Gossip, hearsay and innuendo are an everyday part of life, but as a society we generally frown upon the spread of unverified information. In a new paper examining the dissemination of rumours within the tech sector, however, assistant professor Tim Hannigan contends that partial knowledge can and does influence the trajectory of product development. Rather than pretend like they don’t pay attention to tech blogs and forums, Hannigan argues, companies might be better served incorporating this partial information into their formal planning processes, and even consider strategically leaking bits of information to rumour sites in order to spur feedback and innovation.
A new paper from School of Business professor Joel Gehman examines FracFocus, a non-regulatory online registry purporting to inform North Americans about the risks associated with hydraulic fracturing, also known as fracking.
Gehman concludes that despite being a popular tool for industry, as well as provincial and state governments, the information disclosed by FracFocus is largely unhelpful to everyday citizens. Information disclosed via regulator-operated websites is more accessible than information disclosed via FracFocus, and is presented in a way that better supports public decision-making.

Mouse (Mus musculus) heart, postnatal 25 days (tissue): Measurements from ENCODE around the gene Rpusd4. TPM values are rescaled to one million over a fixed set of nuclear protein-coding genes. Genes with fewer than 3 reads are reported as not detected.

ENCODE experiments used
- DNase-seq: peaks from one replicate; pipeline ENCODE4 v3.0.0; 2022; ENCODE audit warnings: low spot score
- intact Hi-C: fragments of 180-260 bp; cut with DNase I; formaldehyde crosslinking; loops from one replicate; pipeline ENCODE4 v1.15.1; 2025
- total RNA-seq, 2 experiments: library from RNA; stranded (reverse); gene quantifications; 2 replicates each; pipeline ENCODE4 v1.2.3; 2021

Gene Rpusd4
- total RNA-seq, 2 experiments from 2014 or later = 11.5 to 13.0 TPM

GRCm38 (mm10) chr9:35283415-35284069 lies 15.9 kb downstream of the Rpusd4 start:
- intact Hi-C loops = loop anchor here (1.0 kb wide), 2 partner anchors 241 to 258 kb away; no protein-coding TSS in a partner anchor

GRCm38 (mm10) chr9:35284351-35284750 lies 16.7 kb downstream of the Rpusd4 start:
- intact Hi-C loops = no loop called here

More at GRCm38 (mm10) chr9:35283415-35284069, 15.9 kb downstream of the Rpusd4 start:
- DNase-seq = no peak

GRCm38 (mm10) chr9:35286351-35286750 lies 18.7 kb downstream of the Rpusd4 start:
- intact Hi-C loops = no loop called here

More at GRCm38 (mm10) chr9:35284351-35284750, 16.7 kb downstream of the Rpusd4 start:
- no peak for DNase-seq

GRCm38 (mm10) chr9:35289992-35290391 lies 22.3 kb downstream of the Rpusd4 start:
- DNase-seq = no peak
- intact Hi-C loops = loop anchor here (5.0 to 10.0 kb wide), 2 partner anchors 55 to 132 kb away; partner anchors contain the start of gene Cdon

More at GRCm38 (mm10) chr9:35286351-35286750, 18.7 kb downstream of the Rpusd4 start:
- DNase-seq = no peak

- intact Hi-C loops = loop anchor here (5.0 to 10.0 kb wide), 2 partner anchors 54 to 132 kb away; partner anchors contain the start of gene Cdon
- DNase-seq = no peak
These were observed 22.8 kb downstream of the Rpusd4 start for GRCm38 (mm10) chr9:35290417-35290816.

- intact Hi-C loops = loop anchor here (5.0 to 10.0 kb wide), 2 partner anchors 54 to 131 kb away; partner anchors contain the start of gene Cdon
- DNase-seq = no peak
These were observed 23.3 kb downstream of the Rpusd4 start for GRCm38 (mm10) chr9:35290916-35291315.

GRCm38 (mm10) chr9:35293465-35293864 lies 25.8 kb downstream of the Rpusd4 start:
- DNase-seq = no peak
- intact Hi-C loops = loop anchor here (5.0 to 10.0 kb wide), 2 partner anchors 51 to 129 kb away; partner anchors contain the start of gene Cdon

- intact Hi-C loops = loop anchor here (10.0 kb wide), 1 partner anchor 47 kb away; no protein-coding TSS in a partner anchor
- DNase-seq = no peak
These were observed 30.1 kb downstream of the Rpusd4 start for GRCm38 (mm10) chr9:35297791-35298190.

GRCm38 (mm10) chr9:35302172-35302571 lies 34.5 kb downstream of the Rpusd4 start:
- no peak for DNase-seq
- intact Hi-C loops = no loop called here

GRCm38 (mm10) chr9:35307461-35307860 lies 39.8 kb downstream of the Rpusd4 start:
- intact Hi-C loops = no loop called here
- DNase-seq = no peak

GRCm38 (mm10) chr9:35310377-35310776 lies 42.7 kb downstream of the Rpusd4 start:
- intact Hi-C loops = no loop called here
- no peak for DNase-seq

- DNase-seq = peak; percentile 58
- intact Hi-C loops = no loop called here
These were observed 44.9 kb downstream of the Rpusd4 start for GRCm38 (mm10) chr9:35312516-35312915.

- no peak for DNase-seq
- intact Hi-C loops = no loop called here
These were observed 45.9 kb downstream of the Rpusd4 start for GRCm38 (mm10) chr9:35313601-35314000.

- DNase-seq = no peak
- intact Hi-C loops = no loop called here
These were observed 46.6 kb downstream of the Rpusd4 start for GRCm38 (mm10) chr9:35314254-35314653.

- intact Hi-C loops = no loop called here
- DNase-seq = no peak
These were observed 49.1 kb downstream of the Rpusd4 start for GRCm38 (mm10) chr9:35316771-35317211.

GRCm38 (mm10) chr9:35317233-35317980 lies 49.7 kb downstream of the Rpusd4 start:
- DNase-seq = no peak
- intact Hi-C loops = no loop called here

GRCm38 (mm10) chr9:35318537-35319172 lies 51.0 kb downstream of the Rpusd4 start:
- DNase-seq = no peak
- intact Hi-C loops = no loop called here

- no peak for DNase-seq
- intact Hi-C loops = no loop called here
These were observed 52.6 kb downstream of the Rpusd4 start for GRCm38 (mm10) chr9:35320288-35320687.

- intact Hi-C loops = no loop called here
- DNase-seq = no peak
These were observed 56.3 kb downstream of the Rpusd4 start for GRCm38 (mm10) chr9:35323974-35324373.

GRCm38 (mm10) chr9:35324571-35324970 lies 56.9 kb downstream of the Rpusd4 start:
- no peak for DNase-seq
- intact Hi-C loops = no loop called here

On October 17, 2018, Canada became only the second country in the world—and the first G7 and G20 nation—to legalize the recreational use of marijuana. Six months later, as part of the Alberta School of Business' Eric Geddes lecture series, industry leaders discussed the effects of government regulation on the industry, finding a career in cannabis, the next wave of cannabis products, and Canada as a global cannabis leader.
Looking at 21 current and historical women’s leagues in four professional sports (baseball, basketball, soccer, and indoor volleyball), Marvin Washington, professor of Strategic Management and Organization at the Alberta School of Business, wanted to better understand why professional women’s sports leagues continue to struggle. His answer? Something Washington and his fellow researchers call “gender imprinting.”
Made a decision on what to get your loved one this Valentine’s Day? Or maybe the plan is to “treat yo self,” instead? Listen in as Heather Thomson, Executive Director of the School of Retailing, talks about consumer behaviour on Valentine's Day, and identifies some of the current trends surrounding the “Hallmark Holiday.”